Here's an update on some of the legislative efforts that Lowering the Bar has been tracking.
- Maine's legislature has passed LD 126, the bill I mentioned in February that allows one-armed citizens to use switchblades. The governor is expected to sign the bill into law shortly. According to the new report, Maine will be the first state to enact this exception, although, as I noted previously, it's already part of federal law. The only amendment to the state bill was to bring it into line with the federal provision by limiting it to blades of three inches or less. Such blades, as you know, are 100% safe.
- Meanwhile, Florida lawmakers are again debating whether to make bestiality illegal, a proposition that they have twice failed to pass. SB 344, which "prohibits specified activities with an animal," passed unanimously on March 29. The companion bill in the House has made it out of committee, but that doesn't necessarily mean it will pass because the House is where both prior attempts failed. Explanations for that result vary, but according to one representative, "[my colleagues] just don't like to discuss sex and animals."
- Florida lawmakers are, however, moving ahead with their plan to make it illegal to take a picture of a farm. They have at least amended SB 1246 so that farmphotocrime would be only a misdemeanor – originally it was a first-degree felony, more serious than manslaughter. That version of the bill is currently in the Committee on Criminal Justice, the Committee on Agriculture having voted unanimously in favor.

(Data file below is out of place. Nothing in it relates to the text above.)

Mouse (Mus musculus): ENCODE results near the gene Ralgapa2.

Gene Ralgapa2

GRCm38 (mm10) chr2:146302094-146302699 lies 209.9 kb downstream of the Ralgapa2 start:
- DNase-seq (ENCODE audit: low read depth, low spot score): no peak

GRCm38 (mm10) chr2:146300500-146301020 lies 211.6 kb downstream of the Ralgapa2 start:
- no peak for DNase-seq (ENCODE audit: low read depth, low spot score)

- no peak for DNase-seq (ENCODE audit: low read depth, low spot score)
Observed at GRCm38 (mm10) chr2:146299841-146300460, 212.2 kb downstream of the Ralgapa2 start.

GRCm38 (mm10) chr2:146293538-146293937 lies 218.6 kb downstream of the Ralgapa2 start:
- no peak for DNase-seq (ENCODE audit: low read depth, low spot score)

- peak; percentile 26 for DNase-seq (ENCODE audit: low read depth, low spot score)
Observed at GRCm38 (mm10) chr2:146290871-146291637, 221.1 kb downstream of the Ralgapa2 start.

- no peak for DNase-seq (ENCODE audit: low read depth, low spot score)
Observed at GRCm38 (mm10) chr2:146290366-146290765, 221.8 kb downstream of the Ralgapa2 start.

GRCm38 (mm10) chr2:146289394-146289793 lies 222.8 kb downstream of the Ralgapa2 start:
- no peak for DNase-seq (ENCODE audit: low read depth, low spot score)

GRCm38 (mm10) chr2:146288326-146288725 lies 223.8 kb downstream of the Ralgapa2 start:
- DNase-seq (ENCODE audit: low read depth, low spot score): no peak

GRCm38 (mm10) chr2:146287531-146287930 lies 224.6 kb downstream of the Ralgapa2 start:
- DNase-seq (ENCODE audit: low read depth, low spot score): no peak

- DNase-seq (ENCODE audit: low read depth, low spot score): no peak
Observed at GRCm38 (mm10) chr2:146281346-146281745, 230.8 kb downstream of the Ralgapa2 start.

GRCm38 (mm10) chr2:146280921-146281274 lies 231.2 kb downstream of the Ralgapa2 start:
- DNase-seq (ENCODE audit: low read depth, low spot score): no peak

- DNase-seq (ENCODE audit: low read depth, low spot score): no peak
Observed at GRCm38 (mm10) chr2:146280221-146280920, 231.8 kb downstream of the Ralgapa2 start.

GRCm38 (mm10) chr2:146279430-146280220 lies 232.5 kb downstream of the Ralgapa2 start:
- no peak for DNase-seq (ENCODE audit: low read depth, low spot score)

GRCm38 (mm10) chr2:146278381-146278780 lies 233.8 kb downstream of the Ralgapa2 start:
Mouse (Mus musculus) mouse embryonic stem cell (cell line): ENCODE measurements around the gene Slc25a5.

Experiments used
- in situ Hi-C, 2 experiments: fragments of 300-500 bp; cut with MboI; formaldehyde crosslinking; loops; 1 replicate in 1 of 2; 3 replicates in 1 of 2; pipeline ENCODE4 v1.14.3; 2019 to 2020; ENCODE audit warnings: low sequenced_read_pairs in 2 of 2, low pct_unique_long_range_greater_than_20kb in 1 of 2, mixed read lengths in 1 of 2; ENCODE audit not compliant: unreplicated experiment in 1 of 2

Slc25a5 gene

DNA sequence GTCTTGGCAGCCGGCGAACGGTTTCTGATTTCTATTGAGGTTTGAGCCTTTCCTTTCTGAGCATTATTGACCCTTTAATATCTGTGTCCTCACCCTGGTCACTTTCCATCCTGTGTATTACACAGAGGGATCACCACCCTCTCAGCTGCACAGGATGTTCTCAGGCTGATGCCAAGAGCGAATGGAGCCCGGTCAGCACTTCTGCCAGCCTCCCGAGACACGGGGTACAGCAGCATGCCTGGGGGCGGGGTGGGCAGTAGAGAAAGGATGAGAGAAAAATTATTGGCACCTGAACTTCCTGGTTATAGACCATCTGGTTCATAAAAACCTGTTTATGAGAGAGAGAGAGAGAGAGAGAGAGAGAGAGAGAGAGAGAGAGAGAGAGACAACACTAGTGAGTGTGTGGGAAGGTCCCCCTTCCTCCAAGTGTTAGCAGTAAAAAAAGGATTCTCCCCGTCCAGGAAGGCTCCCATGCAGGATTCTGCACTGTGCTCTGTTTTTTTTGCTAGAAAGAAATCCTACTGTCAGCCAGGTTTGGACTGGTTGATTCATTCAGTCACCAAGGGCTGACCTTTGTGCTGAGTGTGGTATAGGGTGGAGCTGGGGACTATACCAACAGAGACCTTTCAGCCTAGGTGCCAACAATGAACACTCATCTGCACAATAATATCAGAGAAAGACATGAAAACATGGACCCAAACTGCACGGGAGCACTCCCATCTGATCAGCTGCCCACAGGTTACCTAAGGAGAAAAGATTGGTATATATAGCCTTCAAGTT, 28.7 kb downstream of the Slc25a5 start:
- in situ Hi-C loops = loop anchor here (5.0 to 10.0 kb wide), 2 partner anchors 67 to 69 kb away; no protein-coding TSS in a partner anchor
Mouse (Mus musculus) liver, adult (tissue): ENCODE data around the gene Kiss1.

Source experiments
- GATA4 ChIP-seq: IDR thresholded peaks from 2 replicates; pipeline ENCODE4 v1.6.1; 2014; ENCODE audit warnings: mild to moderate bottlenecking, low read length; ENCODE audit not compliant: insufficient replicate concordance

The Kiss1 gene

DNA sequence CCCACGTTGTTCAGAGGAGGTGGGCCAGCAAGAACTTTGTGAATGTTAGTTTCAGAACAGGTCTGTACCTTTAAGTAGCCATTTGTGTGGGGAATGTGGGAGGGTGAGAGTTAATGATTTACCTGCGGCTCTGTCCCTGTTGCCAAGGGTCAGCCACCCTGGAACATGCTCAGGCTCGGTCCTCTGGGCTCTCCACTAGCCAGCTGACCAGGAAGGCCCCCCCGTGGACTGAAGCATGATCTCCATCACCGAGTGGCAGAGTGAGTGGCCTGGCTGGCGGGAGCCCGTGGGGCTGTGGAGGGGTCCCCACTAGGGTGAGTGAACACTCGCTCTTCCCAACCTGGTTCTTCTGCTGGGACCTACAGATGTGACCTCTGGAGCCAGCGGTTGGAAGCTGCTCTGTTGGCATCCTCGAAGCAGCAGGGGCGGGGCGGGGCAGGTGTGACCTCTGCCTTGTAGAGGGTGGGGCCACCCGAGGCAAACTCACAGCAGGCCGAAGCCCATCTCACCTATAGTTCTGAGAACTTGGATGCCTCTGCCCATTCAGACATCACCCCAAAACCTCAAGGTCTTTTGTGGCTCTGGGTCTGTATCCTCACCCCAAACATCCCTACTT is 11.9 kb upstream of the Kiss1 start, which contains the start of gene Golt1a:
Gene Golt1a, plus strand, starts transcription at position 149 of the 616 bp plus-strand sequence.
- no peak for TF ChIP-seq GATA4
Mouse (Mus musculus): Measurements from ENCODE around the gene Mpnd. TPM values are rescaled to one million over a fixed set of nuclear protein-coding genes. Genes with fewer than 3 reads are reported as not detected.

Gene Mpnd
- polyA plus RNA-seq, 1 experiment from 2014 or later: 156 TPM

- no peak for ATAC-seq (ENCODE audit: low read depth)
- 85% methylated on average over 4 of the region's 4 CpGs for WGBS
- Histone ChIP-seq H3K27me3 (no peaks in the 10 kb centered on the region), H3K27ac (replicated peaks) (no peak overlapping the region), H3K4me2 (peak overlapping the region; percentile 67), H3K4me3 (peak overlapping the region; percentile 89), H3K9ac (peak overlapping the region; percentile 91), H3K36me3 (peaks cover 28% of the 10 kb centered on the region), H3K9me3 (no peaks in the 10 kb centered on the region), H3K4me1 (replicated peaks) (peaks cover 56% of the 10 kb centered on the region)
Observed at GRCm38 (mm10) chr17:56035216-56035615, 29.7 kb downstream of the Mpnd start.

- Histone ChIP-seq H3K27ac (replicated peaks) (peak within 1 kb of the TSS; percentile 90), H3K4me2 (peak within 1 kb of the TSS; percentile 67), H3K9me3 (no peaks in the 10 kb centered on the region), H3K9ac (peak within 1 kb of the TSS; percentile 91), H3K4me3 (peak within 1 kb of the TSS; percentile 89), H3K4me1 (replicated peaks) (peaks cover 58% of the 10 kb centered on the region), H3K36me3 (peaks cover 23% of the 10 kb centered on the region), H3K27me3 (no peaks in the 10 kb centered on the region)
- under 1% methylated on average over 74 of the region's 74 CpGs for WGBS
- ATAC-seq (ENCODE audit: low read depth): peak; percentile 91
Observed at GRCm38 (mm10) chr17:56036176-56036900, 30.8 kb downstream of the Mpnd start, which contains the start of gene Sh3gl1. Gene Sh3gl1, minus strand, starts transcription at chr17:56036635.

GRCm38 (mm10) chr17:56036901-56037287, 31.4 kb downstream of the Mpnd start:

- I noticed that the chairman of the latter committee is Sen. Gary Siplin (D-Orlando), who has appeared here twice before: in 2006 for jumping over a fence to escape reporters who wanted to ask him about an indictment, and again in 2008 for sponsoring legislation to punish students who wear their pants too low. Coincidentally, Siplin has just issued a press release trumpeting the fact that SB 228, a new version of what he calls his "Pull Your Pants Up Legislation," passed the Florida Senate unanimously. It also seems to be on track in the House.
- While some have questioned so-called "global warming," Montana Republicans not only accept it, they endorse it. HB 549, introduced in February, would declare the official state policy on global warming to be that it "is beneficial to the welfare and business climate in Montana." (Translation: Screw you, coasts.) It also makes the legiscientific finding that said warming is unaffected by human activity. The most recent report on this one, though, is that it has been tabled in committee and is "probably dead."
- Finally, I notice that the Montana bill states that it is referring only to "global warming" as an increase in average temperature, and specifically excludes any warming caused by "a one-time, catastrophic release of carbon dioxide." This makes me a little concerned about what somebody may have planned up there, especially in conjunction with the effort to clarify that it is legal to hunt big game in Montana with hand-thrown spears. Probably something else we need to keep an eye on.